5. A picture of myself just so people know my face. Not that anyone on my blog knows except if they find me on social media, as I still haven’t gotten my husband to send me a recent pic of myself, but well.


  6. A Braille letter typed by hand. Knowledge of the Braille alphabet is declining among blind people with the advancement of text-to-speech technology, so who knows whether it still exists by 2235.

  7. A Braille display, for the same reason as above but it’s actually current technolgoy.

  8. My list of medications. I wouldn’t be able to include the medicine itself as it’d go off, but I’d love to educate the people of 2235 about what nut cases like me get prescribed today. I bet they’d laugh their butts off.

  9. My phone. Not that it’s particularly hot in 2015, as I have had a Samsung E1130 since probably 2011, but well.

  10. Money. I’d be curious to know whether the Euro still exists by 2235 – or even 2035, but I may find that one out as I will probably still be alive by then.

The Golden Spoons

Diary Entry: September 21, 1999

Mama’s Losin’ It has some great writing prompts this week. One is to share a diary entry from when you were younger. You are allowed to make one up, but I’m going to share a real one. I was orignally intending to share one of my myDiary.nl entries. This was (and I think still is) a diary site in the Netherlands where I kept a diary between age sixteen and eighteen. I however deleted all entries from the site and the document I saved them to is in a format I can’t read now. Then I thought of sharing an entry from my earlier offline diary. It dates fromw hen I was thirteen. It is translated because the original was in Dutch, and I altered some bits for privacy reasons, but it is a real entry. I at the time addressed my entries to a fictional character named Claire. Probably got the idea from reading Anne Frank at the time. This is a short entry, because it is my second attempt at sharing something (computer crashed), and I am too lazy to translate a long entry now.

Tuesday, September 21, 1999

Dear Claire,

I am once again the home bitch. I have a figurine in the shape of a mouse. Its tail broke off and I attempted to make it, but that didn’t work. Logically, since tape doesn’t stick to stone. My sister got involved, and so now I’m in my room. Mom by the way says that my sister never gets attention and I always want attention, but she can decide for herslef whom to give attention. So, it is the day of arguments today.

Yours, Astrid

Don’t ask me what the broken figurine and my sister getting involved had to do with my spending time in my room. I probably had a tantrum over the figurine breaking, but not sure what my sister or “always” wanting attention had to do with it. I now realize my behavior did draw attention to me, but that of course is not the same as wanting attention.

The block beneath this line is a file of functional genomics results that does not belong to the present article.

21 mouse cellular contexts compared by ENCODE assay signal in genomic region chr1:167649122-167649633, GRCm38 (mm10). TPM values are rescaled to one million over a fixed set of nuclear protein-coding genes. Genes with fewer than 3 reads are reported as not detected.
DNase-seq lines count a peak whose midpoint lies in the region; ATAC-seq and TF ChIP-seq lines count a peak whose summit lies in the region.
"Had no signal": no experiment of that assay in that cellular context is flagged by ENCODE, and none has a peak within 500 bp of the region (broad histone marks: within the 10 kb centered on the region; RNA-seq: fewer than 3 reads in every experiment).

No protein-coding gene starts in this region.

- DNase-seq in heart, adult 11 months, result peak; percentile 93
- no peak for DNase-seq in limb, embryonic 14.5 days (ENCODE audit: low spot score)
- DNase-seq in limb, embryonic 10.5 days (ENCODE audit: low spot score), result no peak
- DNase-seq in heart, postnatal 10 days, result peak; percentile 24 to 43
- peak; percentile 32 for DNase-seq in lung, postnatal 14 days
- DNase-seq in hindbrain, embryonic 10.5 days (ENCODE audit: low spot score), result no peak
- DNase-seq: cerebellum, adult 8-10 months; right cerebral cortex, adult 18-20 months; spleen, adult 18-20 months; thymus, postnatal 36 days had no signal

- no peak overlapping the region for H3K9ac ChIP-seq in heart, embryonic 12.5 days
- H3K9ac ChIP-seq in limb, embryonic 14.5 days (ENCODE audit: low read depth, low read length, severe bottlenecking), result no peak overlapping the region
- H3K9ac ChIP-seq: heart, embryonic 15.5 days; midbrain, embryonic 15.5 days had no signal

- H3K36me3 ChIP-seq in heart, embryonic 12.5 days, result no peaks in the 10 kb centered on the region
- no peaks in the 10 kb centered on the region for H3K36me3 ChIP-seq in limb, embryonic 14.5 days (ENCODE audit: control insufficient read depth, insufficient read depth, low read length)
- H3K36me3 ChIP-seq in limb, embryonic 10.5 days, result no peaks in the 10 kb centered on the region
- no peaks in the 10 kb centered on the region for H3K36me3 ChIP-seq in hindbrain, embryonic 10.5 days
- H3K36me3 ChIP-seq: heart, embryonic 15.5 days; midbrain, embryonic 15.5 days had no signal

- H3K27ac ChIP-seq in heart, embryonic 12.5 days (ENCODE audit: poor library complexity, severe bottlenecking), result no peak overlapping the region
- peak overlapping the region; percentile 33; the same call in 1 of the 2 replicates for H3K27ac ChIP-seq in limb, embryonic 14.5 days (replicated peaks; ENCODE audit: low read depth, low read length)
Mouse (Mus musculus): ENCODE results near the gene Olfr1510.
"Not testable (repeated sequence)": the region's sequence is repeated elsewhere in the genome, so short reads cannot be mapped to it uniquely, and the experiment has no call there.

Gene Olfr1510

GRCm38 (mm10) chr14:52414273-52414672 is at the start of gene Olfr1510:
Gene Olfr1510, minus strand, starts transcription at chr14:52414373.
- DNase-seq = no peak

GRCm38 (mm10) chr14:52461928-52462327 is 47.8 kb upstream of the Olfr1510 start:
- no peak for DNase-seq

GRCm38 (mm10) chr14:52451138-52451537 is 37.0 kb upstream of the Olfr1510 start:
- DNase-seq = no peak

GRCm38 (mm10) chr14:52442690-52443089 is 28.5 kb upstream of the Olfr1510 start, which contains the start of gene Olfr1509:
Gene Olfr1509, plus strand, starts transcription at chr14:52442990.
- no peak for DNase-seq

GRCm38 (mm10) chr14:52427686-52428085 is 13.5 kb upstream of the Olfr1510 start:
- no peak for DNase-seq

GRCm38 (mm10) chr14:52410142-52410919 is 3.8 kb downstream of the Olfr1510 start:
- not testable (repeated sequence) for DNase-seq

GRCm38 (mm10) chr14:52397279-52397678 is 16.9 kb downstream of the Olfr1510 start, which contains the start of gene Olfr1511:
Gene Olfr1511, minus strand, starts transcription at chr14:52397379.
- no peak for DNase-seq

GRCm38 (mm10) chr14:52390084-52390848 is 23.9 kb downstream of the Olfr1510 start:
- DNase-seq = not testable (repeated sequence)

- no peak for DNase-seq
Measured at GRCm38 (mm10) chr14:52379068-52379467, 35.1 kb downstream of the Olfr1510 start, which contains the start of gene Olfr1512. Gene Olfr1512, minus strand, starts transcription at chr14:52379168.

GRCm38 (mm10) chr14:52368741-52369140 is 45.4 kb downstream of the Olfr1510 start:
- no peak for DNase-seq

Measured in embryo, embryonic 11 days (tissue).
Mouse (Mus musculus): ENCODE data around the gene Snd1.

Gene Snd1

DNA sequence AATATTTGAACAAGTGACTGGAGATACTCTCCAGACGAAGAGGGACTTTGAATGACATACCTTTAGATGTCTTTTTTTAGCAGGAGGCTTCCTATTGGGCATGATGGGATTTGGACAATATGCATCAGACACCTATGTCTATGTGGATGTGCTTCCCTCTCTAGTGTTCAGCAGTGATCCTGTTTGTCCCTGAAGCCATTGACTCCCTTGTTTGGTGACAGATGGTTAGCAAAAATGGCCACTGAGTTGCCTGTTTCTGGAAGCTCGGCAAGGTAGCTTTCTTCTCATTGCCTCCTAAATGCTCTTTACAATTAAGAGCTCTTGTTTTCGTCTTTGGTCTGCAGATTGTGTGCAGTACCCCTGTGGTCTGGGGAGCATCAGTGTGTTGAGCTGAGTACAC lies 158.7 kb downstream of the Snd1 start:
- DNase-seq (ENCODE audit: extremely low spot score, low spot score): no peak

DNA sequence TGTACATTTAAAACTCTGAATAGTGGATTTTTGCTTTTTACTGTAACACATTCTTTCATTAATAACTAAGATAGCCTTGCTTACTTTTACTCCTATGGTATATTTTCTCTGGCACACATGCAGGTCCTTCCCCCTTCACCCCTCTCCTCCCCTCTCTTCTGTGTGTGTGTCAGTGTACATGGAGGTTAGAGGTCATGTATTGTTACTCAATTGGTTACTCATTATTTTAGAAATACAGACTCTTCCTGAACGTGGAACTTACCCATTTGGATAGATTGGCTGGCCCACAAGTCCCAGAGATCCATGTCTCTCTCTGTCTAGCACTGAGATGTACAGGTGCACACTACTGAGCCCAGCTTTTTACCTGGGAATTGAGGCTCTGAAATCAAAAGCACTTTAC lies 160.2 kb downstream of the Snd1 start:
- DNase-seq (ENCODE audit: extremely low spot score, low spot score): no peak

Mama’s Losin’ It

Secrets

This week, the spin cycle prompt is about secrets. I was one to easily spill secrets as a child. My sister always knew what she’d get for her birthday at least a week in advance, and this was not just due to the fact that there were noticeable patterns in my gift-giving – from a few years where I’d give her pavement chalk to a few years of colored markers to at last the inevitable cheap tween fiction when she was about ten to twelve. I think I didn’t quite understand the concept of secret-keeping if someone was going to find out about the “secret” soon enough anyway.

I also didn’t keep my own secrets. As a teen, I kept a journal faithfully and hoped my parents wouldn’t read it, but I spilled bits of it to anyone who remotely resembled my concept of a friend. I know that deep down, I wanted people to know the darkness of my experiences. I was extremely naive, yet also mistrusting of people like my own parents.

This discrepancy grew when the Internet came into my life when I was sixteen. I spilled my deepest secrets to my online diary, but when my parents asked me how I was, I responded with the usual “fine” or a grunt. My parents had a proxy server through which we accessed the Internet, and I now know they at least had the opportunity to log my Internet activity. I think they actually may’ve done so, as one day when I’d had an Internet connection for about six months, my father offhandly remarked that all I looked at were disability sites or storytelling sites (the story site being about disability, too, but he couldn’t tell that by its name).

With regard to other people’s secrets, I don’t “just know” when I shouldn’t say something. This has led to a number of awkward situations, from my spilling personal details about my relationship (and hence, my husban’ds life) to the Internet, to my telling my parents my husband’s jokes that mock my parents’ political persuasion. I truly have to be explicitly told that something is private or that I need to keep it to myself.

There are several factors that contribute to my inability to keep secrets. First, there is the idea, which I’ve read is common in autistics, that other people know anyway. I don’t literally think that, as Stephen M. Edelson pointed it, other people can read my thoughts, but the idea is at the back of my mind nonetheless. Related to this idea is the inability to see that, what I know, not everyone else should necessarily know too. Lastly, there is a reason why I particularly spill secrets to the Internet. I think I may not fully realize that those on the other end of the Interwebs, are actually real people. That doesn’t mean I don’t develop online relationships or that I’m not affected by what other people put online. However, it is still hard for me to grasp that screen names (or even real names on Facebook) correspond to actual, real people, even those I may encounter in real life.